When I saw the title of this film, I expected another Lumière movie featuring children, but in this case most of the characters appear to be adults or at least teenagers. Most of the men have mustaches. Unlike the Edison pillow fight movies, I don’t think that there was intended to be anything racy about this fight – the participants are heavily bundled up and the spirit of the thing seems to be mostly in good fun. It holds up in that sense 120 years later.

Director: Unknown, possibly Auguste or Louis Lumière

Camera: Unknown, possibly Auguste or Louis Lumière

Starring: Unknown

Run Time: 50 secs

You can watch it for free: here (no music).

Poultry Yard (1896)

This simple actuality short from Lumière shows a common agricultural activity, where others like “Workers Leaving the Factory” and “Carmaux Drawing Out the Coke” show common industrial ones. This represents the life of a great many French people at the time it was recorded.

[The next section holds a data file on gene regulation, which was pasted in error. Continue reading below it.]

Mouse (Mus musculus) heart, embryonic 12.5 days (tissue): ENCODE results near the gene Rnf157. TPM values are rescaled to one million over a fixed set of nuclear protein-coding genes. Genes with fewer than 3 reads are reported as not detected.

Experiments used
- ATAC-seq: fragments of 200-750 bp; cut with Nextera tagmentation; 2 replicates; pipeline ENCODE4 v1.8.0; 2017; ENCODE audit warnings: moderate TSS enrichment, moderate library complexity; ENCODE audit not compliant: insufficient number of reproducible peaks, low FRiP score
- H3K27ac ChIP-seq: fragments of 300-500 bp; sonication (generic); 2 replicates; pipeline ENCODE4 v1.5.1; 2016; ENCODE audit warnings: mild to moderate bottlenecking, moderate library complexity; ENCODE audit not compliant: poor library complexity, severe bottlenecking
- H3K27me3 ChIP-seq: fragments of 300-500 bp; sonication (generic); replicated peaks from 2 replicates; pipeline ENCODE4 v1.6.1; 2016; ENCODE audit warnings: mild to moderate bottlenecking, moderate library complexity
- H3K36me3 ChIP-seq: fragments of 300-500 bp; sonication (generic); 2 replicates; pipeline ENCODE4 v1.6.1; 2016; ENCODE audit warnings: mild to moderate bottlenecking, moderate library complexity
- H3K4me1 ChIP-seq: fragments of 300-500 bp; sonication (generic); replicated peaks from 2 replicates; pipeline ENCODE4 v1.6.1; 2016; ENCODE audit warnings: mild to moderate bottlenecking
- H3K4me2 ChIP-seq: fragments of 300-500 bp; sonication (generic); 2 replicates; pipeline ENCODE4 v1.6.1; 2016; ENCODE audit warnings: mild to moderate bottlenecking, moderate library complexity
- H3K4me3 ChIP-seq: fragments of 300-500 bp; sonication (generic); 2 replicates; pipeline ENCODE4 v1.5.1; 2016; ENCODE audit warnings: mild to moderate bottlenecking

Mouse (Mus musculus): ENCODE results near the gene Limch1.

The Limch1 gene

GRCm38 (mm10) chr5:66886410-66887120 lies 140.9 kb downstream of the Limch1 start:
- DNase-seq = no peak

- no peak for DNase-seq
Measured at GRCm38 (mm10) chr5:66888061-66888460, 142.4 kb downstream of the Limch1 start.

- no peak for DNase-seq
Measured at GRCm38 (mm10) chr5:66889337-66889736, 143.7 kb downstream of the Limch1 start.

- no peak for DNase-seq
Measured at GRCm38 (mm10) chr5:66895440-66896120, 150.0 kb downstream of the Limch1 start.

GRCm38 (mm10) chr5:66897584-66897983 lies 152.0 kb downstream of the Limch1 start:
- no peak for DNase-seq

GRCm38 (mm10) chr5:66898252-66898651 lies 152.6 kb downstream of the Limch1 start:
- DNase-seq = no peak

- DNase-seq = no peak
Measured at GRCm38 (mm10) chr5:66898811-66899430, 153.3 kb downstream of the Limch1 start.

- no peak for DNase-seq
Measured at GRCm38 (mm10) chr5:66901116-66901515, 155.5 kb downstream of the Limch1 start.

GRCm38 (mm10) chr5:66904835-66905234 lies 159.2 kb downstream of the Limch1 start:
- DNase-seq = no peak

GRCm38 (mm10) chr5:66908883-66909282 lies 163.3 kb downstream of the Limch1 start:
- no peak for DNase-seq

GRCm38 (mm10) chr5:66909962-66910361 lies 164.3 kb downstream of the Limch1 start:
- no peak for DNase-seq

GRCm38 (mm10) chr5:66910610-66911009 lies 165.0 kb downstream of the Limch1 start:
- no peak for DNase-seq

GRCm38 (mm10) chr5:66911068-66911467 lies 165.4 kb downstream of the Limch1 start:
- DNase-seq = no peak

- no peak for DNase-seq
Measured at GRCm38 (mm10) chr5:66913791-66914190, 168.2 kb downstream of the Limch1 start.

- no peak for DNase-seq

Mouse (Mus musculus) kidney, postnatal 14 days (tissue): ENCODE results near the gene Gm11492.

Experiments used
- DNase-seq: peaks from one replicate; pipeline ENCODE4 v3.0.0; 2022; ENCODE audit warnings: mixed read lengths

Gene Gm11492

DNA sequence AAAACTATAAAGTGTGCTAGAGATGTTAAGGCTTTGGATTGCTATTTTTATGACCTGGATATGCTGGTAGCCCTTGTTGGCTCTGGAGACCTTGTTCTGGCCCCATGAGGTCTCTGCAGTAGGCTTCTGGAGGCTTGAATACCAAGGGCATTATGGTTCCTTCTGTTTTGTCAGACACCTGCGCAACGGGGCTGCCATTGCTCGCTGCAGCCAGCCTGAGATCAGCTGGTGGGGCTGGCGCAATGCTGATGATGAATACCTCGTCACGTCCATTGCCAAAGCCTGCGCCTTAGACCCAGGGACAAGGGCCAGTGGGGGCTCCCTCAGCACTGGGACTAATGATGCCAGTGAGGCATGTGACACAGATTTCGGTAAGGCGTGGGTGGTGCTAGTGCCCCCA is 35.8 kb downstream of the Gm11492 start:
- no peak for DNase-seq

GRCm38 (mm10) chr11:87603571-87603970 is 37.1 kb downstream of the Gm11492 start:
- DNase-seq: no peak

We see two small girls in a yard behind a farmhouse, throwing bits of grain among a large flock of birds, most of which appear to be ducks, although I see at least one chicken in the mix as well. A grown woman passes in the background, briefly looking at the girls as they work, then moving out of camera range. The older girl has her grain in a bucket, the younger one’s grain is in her apron. The younger girl frequently looks at her sister, seeming to try to imitate her movements, as if she is not quite certain how to perform the task.

This movie is similar to the Edison film “Feeding the Doves,” although it gives a more domestic view of farm life by showing children and (possibly) their mother as sharing in the chores. That said, it seems to have less historical interest, just showing that both companies were looking for subjects in day-to-day activities, and not yet all that worried about stories or even especially interesting images.

Director: Unknown, possibly Auguste or Louis Lumière

Camera: Unknown, possibly Auguste or Louis Lumière

Starring: Unknown

Run Time: 50 secs

You can watch it for free: here.

Carmaux, Drawing Out the Coke (1896)

This industrial actuality short from Lumière shows the work environment that the factory owners who invented motion pictures took as standard. We see part of the process of refining coal for fuel.